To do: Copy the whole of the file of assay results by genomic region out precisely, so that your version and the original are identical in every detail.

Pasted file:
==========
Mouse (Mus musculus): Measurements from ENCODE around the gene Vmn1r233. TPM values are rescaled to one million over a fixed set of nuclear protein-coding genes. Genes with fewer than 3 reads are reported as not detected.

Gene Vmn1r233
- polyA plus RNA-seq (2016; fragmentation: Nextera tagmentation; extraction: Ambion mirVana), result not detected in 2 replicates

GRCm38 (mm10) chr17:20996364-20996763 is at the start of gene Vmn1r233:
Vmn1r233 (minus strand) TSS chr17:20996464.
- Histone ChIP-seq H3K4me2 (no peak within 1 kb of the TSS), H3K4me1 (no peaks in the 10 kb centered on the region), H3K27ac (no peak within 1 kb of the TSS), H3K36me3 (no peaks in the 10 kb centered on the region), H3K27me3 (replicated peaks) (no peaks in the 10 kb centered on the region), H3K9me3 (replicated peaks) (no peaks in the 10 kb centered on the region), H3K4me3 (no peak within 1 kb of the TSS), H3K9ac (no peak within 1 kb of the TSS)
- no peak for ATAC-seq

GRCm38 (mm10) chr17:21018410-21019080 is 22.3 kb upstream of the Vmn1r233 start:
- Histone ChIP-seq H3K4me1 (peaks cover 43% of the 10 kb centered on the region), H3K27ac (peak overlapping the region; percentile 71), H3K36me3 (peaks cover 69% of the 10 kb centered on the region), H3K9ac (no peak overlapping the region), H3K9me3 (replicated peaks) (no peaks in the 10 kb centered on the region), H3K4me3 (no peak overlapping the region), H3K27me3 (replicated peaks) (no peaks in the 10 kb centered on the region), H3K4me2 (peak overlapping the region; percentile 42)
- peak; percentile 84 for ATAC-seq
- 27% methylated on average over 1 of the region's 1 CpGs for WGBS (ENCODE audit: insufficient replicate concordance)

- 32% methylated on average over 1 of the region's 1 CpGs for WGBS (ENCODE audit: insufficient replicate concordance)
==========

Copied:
Mouse (Mus musculus): Measurements from ENCODE around the gene Vmn1r233. TPM values are rescaled to one million over a fixed set of nuclear protein-coding genes. Genes with fewer than 3 reads are reported as not detected.

Gene Vmn1r233
- polyA plus RNA-seq (2016; fragmentation: Nextera tagmentation; extraction: Ambion mirVana), result not detected in 2 replicates

GRCm38 (mm10) chr17:20996364-20996763 is at the start of gene Vmn1r233:
Vmn1r233 (minus strand) TSS chr17:20996464.
- Histone ChIP-seq H3K4me2 (no peak within 1 kb of the TSS), H3K4me1 (no peaks in the 10 kb centered on the region), H3K27ac (no peak within 1 kb of the TSS), H3K36me3 (no peaks in the 10 kb centered on the region), H3K27me3 (replicated peaks) (no peaks in the 10 kb centered on the region), H3K9me3 (replicated peaks) (no peaks in the 10 kb centered on the region), H3K4me3 (no peak within 1 kb of the TSS), H3K9ac (no peak within 1 kb of the TSS)
- no peak for ATAC-seq

GRCm38 (mm10) chr17:21018410-21019080 is 22.3 kb upstream of the Vmn1r233 start:
- Histone ChIP-seq H3K4me1 (peaks cover 43% of the 10 kb centered on the region), H3K27ac (peak overlapping the region; percentile 71), H3K36me3 (peaks cover 69% of the 10 kb centered on the region), H3K9ac (no peak overlapping the region), H3K9me3 (replicated peaks) (no peaks in the 10 kb centered on the region), H3K4me3 (no peak overlapping the region), H3K27me3 (replicated peaks) (no peaks in the 10 kb centered on the region), H3K4me2 (peak overlapping the region; percentile 42)
- peak; percentile 84 for ATAC-seq
- 27% methylated on average over 1 of the region's 1 CpGs for WGBS (ENCODE audit: insufficient replicate concordance)

- 32% methylated on average over 1 of the region's 1 CpGs for WGBS (ENCODE audit: insufficient replicate concordance)